Now attend to your neck muscles. Press your head back as far as it can go and feel the tension in the neck now roll it to the left. Straighten your head and bring it forward. Press your chin against your chest. Let your head return to a comfortable position and study the relaxation. Let the relaxation develop. Shrug your shoulders. Hold the tension. Drop your shoulders and feel the relaxation. Neck and shoulders relaxed. Shrug your shoulders again and move them around. Bring your shoulders up and forward and back. Feel the tension in your shoulders and in your upper back. Drop your shoulders once more and relax. Let the relaxation spread deep into the shoulders, right into your back muscles; relax your neck and throat, and your jaws and other facial areas as the pure relaxation takes over and grows deeper, deeper, ever deeper.

Relax your entire body to the best of your ability. Feel that comfortable heaviness that accompanies relaxation. Breathe easily and freely in and out. Notice how the relaxation increase as you exhale. As you breathe out, just feel that relaxation. Now breathe right in and fill your lungs inhale deeply and hold your breathe. Study the tension. Now exhale, let the walls of your chest grow loose and push the air out automatically. Continue relaxing and breathe freely, gently. Feel the relaxation and enjoy it. With the rest of your body as relaxed as possible, fill your lungs again. Breathe in deeply and hold it again. That's fine, breathe out and appreciate the relief. Just breathe normally. Continue relaxing your chest and let the relaxation spread to your back, shoulders, neck and arms. Merely let go. Enjoy the relaxation.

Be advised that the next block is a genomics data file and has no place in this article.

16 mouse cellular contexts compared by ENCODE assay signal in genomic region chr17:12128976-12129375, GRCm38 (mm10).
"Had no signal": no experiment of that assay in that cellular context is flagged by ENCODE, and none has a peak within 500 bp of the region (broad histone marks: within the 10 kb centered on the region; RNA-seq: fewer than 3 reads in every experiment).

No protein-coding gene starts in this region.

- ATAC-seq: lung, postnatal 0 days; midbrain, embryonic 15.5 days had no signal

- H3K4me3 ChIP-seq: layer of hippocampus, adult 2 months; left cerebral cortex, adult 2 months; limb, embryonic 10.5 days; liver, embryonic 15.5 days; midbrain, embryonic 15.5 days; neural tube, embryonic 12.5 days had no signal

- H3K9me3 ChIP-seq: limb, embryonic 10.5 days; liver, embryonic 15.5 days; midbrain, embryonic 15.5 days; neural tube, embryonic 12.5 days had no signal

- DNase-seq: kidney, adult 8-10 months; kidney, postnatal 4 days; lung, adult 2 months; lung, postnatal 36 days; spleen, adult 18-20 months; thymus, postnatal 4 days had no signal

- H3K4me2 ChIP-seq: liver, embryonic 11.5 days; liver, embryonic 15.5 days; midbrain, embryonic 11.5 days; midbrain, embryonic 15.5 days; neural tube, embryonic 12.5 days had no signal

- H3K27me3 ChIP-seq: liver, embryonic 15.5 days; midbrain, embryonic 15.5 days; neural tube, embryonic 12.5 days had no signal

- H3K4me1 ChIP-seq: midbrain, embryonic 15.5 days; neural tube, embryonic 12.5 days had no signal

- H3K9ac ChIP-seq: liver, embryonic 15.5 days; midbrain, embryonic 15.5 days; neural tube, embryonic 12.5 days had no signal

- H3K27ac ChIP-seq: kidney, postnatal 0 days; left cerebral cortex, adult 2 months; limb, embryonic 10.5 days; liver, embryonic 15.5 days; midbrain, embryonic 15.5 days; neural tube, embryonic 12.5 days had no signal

Now let's pay attention to your abdominal muscles; your stomach area. Tighten your stomach muscles, make your abdomen hard. Notice the tension. And relax. Let the muscles loosen and notice the contrast. Once more, press and tighten your stomach muscles, make your abdomen hard. Notice the tension. And relax. Let the muscles loosen and notice the contrast. Once more, press and tighten your stomach muscles. Hold the tension and study it, relax. Notice the general well being that comes with relaxing your stomach. Now draw your stomach in, pull the muscles in and feel the tension this way. Relax again, let your stomach out. Continue breathing normally and easily. Feel the gentle massaging action all over your chest and stomach. Now pull your stomach in again and hold the tension. Push out and tense like that; hold the tension. Once more, pull in and feel the tension.